Annoying NFL Texts with Ian Rapoport: It's good to be the (ridiculously well-paid) commissioner
Football - NFL - Giants vs. Cowboys
09 September 2007 - NFL commissioner Roger Goodell (right) visits with owner Jerry Jones (left) of the Dallas Cowboys during the Cowboys 45-35 win over the New York Giants at Texas Stadium in Irving, Texas. (Photo by James D. Smith /Icon SMI/Icon Sport Media via Getty Images)
Icon Sports Wire
Let's start with the fact that the job of NFL commissioner certainly isn't easy, not with football's festering concussion crisis, and myriad messy player discipline issues, and clashing opinions about players choice of posture during the anthem. Now throw in the likes of Jerry Jones seemingly trying to get you replaced, and Roger Goodell's typical day is probably not of the "punch the clock at nine, take a long lunch and try to catch the 5:15 home" variety.
Then again, Goodell is paid an exorbitant amount of money -- plus he's got that swanky Augusta National membership to boot -- and it looks like he's going to be paid a ridiculous amount a little while longer. The commissioner, according to various reports, signed a five-year contract extension worth about $200 million. The new deal is a clear endorsement of the job he's doing from the league's compensation committee, and as we discussed in our weekly text exchange with Ian Rapoport, it appears to be a decided response to the man who was standing in the way of his extension.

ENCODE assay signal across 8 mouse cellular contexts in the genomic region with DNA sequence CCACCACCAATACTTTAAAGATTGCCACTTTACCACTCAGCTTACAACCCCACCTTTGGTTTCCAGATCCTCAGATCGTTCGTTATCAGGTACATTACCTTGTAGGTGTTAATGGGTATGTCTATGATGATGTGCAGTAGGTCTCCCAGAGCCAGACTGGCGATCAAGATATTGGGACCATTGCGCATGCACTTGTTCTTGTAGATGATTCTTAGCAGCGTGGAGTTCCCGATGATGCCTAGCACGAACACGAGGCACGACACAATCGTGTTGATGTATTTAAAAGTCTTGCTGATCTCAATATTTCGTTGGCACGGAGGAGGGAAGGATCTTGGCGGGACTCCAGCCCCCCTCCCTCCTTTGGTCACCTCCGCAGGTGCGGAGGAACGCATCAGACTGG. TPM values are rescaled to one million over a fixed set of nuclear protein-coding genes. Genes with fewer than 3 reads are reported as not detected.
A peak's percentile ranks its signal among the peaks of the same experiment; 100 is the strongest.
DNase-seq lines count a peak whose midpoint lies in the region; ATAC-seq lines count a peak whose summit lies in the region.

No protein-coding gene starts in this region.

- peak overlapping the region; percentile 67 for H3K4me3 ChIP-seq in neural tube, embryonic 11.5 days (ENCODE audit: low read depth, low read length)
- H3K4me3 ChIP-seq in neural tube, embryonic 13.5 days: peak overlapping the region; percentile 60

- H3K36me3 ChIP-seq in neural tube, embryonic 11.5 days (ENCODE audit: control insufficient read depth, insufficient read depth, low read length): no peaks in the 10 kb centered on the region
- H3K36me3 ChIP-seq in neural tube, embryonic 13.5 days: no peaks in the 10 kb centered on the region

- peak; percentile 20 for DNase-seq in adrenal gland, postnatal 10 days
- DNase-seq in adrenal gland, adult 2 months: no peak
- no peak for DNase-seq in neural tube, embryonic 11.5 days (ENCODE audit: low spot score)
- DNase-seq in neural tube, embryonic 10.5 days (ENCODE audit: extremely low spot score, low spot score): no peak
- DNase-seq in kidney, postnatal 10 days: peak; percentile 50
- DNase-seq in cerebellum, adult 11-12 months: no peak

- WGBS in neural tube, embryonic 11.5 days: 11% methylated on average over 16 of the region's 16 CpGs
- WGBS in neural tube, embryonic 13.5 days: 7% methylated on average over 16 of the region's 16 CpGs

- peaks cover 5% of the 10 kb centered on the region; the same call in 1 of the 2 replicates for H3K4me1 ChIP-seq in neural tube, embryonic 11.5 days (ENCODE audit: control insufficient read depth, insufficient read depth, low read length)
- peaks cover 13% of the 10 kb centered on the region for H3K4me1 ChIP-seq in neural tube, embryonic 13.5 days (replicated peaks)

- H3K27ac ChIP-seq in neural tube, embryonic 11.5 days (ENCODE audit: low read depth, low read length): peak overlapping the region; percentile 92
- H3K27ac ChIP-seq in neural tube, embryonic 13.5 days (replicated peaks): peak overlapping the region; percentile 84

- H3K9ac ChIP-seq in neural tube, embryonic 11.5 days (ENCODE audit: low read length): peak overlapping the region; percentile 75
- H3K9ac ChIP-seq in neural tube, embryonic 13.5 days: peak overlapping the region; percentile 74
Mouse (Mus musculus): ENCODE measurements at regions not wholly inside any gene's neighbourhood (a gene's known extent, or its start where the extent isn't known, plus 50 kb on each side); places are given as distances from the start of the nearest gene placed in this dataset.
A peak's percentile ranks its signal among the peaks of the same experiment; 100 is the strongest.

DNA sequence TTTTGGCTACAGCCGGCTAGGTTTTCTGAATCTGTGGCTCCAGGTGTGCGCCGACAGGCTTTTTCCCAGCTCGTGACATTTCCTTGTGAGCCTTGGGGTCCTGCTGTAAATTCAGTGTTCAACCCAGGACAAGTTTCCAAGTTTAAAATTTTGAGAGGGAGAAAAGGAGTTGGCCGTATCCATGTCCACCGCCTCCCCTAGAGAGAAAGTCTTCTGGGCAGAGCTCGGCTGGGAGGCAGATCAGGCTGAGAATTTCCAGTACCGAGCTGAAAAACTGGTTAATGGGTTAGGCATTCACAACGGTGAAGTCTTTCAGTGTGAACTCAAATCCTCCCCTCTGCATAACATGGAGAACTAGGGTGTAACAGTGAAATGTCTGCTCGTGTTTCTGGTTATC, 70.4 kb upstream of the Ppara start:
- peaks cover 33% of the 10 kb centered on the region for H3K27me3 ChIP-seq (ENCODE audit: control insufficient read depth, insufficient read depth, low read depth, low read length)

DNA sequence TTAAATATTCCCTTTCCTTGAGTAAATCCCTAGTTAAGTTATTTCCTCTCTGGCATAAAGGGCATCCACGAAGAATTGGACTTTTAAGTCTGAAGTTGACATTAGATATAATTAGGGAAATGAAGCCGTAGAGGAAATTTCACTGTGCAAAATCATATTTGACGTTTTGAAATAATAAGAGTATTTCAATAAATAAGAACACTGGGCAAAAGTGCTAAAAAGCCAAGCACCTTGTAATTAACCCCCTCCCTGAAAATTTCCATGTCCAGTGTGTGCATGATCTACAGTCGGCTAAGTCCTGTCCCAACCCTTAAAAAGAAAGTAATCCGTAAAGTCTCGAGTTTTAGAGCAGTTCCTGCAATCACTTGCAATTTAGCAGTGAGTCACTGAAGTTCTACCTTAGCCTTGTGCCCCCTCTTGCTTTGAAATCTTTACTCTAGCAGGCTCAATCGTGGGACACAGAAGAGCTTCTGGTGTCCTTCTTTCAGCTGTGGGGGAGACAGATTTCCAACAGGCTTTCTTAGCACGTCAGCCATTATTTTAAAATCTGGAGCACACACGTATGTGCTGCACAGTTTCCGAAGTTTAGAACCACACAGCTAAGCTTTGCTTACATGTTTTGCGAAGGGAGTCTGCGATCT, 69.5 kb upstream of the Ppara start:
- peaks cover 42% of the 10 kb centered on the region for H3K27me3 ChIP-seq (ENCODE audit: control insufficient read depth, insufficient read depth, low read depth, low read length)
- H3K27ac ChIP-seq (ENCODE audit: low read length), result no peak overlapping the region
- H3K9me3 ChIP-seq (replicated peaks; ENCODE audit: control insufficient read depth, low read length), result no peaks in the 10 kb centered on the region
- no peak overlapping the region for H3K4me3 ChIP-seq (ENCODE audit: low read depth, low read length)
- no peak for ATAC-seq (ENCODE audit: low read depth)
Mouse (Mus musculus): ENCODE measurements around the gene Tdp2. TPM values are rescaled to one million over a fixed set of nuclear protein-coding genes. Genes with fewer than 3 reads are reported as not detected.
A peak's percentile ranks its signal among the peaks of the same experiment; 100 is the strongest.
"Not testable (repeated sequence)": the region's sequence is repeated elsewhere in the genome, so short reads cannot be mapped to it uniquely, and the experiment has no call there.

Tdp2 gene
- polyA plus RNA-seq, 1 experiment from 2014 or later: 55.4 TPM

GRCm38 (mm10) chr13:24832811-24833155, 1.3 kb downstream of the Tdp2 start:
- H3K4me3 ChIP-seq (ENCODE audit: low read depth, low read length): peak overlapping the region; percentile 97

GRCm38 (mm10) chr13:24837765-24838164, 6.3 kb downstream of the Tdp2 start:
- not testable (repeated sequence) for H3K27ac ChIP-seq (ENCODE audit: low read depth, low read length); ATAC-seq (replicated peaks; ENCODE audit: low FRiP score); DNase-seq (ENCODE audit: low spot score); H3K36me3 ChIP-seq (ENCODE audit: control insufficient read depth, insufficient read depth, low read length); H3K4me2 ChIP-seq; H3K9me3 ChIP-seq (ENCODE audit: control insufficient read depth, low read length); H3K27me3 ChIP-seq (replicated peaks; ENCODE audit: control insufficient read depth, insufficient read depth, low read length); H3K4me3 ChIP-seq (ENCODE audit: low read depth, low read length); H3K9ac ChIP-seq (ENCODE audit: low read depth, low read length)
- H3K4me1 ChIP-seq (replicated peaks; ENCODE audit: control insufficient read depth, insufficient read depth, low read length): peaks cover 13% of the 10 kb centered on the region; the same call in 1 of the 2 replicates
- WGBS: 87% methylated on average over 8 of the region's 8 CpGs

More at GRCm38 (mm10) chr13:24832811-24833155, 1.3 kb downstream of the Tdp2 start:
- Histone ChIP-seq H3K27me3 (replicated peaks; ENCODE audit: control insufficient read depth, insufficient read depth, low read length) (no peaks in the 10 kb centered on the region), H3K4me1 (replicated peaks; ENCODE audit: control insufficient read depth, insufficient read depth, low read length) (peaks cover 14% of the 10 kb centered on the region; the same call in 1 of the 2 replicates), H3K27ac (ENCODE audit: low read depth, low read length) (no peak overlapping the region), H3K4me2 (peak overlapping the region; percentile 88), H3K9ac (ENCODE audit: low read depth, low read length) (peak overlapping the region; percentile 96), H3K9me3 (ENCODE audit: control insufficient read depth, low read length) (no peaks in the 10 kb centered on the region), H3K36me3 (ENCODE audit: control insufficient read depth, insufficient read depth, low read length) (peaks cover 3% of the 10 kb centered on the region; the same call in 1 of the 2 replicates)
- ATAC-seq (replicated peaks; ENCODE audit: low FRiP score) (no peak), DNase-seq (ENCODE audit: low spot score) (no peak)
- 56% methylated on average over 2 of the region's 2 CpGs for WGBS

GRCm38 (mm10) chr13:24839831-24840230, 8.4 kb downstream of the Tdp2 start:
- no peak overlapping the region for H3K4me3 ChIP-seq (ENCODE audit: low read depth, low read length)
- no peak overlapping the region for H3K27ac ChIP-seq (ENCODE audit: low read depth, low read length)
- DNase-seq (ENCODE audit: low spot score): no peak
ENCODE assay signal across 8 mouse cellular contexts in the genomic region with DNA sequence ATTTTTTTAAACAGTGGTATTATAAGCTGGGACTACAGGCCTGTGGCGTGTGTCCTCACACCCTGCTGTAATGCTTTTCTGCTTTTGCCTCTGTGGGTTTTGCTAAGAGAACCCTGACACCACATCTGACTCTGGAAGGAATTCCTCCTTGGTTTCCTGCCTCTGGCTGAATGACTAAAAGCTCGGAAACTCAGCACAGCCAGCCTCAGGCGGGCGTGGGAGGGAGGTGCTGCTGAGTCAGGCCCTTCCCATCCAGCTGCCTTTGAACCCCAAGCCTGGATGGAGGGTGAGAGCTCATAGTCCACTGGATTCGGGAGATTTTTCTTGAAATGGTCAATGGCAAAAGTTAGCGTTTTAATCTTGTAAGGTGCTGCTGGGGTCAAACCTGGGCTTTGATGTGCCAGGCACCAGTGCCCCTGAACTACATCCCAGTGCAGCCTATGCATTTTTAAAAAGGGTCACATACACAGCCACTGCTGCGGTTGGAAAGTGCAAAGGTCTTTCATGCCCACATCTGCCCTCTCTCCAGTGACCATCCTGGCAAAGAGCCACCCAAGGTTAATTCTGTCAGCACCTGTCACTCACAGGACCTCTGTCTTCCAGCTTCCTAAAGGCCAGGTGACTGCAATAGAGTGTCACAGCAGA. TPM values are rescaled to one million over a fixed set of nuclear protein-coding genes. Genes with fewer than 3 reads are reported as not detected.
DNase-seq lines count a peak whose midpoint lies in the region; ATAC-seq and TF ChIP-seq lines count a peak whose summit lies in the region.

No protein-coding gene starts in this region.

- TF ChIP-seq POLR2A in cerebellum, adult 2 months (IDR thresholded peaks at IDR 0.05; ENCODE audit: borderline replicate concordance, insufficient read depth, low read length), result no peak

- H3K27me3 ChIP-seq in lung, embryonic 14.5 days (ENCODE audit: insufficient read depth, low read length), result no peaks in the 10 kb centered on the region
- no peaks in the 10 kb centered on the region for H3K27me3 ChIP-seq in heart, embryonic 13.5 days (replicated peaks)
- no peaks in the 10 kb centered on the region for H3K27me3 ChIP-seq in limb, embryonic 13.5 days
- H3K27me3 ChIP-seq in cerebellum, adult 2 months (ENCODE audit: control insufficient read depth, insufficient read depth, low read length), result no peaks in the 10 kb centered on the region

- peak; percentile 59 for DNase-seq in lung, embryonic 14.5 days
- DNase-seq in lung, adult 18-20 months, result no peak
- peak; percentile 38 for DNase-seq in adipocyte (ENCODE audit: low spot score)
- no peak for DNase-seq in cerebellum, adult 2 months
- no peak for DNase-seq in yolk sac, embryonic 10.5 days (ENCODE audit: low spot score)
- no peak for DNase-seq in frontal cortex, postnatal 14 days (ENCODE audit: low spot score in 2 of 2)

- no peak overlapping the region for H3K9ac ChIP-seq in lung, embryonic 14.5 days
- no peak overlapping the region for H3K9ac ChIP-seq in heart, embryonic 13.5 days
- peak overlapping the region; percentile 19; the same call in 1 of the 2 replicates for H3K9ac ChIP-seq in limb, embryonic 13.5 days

Meanwhile, one guy who was clearly held accountable for his performance is Ben McAdoo, who was replaced as Giants coach after the team's 2-10 start. It wasn't long ago that Ian was explaining to us the thinking behind McAdoo's controversial decision to bench Eli Manning as quarterback. That experiment lasted precisely one game before McAdoo was out and Manning was back behind center.
Of course, one needed to only look at the Giants place at the bottom of the standings to understanding the reasoning for McAdoo's dismissal. The timing, however, is worth examination.
Bottom line is, things can change in a hurry in a frenetic NFL season. Just take the Chiefs, once extolled as a Super Bowl contender, but now losers of four straight and scrambling to make the playoffs.